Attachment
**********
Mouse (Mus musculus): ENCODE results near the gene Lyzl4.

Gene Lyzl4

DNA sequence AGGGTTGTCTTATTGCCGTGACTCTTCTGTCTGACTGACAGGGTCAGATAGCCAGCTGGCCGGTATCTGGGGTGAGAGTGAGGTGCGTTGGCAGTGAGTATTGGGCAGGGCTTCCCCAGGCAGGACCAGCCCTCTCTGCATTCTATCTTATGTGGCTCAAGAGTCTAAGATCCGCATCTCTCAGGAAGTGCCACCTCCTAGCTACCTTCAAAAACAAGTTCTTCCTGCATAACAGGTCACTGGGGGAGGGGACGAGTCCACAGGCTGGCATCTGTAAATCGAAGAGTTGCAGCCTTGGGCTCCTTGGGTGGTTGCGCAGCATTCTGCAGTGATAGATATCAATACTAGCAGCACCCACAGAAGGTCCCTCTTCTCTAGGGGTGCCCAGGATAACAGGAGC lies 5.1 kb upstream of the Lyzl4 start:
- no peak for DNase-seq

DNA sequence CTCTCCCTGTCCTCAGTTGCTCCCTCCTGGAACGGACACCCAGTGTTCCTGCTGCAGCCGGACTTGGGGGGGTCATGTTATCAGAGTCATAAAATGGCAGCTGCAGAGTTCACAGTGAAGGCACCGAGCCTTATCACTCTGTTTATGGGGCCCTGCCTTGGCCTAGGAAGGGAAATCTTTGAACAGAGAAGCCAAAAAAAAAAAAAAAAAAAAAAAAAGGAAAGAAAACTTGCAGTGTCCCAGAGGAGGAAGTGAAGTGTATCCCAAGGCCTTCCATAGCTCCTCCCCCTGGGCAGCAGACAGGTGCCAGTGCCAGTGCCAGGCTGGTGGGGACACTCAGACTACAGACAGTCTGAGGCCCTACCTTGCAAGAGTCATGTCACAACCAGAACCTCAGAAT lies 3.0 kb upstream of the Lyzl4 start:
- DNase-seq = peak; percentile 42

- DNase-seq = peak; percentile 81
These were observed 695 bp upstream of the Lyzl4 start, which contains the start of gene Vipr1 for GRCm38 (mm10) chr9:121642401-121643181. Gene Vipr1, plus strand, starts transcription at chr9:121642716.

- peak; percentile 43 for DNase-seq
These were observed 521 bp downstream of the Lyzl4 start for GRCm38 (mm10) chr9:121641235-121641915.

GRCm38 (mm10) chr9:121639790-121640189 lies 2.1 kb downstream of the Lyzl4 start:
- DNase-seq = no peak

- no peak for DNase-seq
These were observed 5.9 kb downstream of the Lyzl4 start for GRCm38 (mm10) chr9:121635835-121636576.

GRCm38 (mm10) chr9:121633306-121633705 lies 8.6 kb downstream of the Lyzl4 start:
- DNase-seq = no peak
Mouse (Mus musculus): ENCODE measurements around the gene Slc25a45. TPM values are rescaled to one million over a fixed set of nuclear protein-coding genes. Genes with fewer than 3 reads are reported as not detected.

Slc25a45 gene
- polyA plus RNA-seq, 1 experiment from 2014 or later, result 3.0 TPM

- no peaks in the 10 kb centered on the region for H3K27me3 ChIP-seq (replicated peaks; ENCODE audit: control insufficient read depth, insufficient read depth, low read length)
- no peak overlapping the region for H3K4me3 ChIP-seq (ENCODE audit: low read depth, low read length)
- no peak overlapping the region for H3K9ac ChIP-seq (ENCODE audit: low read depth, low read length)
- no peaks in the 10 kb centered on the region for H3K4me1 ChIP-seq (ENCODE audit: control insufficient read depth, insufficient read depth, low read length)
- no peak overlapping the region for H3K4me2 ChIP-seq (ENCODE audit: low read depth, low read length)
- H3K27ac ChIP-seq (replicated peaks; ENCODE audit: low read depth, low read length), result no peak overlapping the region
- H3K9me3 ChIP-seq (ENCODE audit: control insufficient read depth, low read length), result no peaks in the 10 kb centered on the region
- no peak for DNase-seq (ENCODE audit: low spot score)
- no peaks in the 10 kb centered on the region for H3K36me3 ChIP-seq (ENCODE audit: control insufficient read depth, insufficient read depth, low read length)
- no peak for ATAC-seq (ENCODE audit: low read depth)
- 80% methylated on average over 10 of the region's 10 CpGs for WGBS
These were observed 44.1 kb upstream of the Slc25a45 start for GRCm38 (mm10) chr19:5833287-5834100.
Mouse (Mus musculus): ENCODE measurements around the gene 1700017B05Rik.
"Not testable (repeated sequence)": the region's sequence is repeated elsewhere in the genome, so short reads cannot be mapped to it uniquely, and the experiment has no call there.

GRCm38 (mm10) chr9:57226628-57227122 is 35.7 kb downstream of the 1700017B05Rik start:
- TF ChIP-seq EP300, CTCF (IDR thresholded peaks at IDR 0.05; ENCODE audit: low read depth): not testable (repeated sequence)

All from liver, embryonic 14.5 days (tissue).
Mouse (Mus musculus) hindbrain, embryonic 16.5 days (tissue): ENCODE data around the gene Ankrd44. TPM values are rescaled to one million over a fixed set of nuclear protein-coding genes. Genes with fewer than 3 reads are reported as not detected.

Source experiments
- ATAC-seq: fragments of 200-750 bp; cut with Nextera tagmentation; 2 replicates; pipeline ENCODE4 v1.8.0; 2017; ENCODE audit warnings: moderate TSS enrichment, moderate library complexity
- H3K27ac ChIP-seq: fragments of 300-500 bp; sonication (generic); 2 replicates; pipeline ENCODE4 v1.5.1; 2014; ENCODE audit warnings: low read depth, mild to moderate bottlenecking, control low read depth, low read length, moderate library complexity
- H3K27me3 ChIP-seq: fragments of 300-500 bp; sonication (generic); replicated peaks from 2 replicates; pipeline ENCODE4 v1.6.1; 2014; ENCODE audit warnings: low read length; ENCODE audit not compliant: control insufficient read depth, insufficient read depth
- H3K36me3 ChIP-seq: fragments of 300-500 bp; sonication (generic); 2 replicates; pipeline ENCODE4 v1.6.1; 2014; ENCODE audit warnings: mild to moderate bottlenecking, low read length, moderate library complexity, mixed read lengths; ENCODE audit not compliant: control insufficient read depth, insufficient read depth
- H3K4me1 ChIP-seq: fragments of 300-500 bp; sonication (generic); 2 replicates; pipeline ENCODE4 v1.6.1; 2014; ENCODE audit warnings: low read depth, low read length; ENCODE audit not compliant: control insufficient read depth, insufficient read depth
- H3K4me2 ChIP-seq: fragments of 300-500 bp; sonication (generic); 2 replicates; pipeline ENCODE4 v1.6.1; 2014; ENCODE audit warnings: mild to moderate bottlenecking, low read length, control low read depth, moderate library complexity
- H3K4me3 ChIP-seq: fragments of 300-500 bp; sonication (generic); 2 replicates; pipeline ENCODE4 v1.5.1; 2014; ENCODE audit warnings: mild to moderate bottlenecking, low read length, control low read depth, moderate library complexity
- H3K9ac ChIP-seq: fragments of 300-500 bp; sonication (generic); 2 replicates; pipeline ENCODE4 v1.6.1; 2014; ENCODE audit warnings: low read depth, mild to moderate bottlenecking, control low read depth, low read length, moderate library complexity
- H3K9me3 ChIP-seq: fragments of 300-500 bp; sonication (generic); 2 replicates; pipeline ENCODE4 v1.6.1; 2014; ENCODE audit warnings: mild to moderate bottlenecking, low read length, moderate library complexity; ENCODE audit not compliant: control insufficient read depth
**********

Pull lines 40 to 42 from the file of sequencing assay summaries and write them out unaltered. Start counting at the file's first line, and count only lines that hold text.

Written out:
- H3K27ac ChIP-seq: fragments of 300-500 bp; sonication (generic); 2 replicates; pipeline ENCODE4 v1.5.1; 2014; ENCODE audit warnings: low read depth, mild to moderate bottlenecking, control low read depth, low read length, moderate library complexity
- H3K27me3 ChIP-seq: fragments of 300-500 bp; sonication (generic); replicated peaks from 2 replicates; pipeline ENCODE4 v1.6.1; 2014; ENCODE audit warnings: low read length; ENCODE audit not compliant: control insufficient read depth, insufficient read depth
- H3K36me3 ChIP-seq: fragments of 300-500 bp; sonication (generic); 2 replicates; pipeline ENCODE4 v1.6.1; 2014; ENCODE audit warnings: mild to moderate bottlenecking, low read length, moderate library complexity, mixed read lengths; ENCODE audit not compliant: control insufficient read depth, insufficient read depth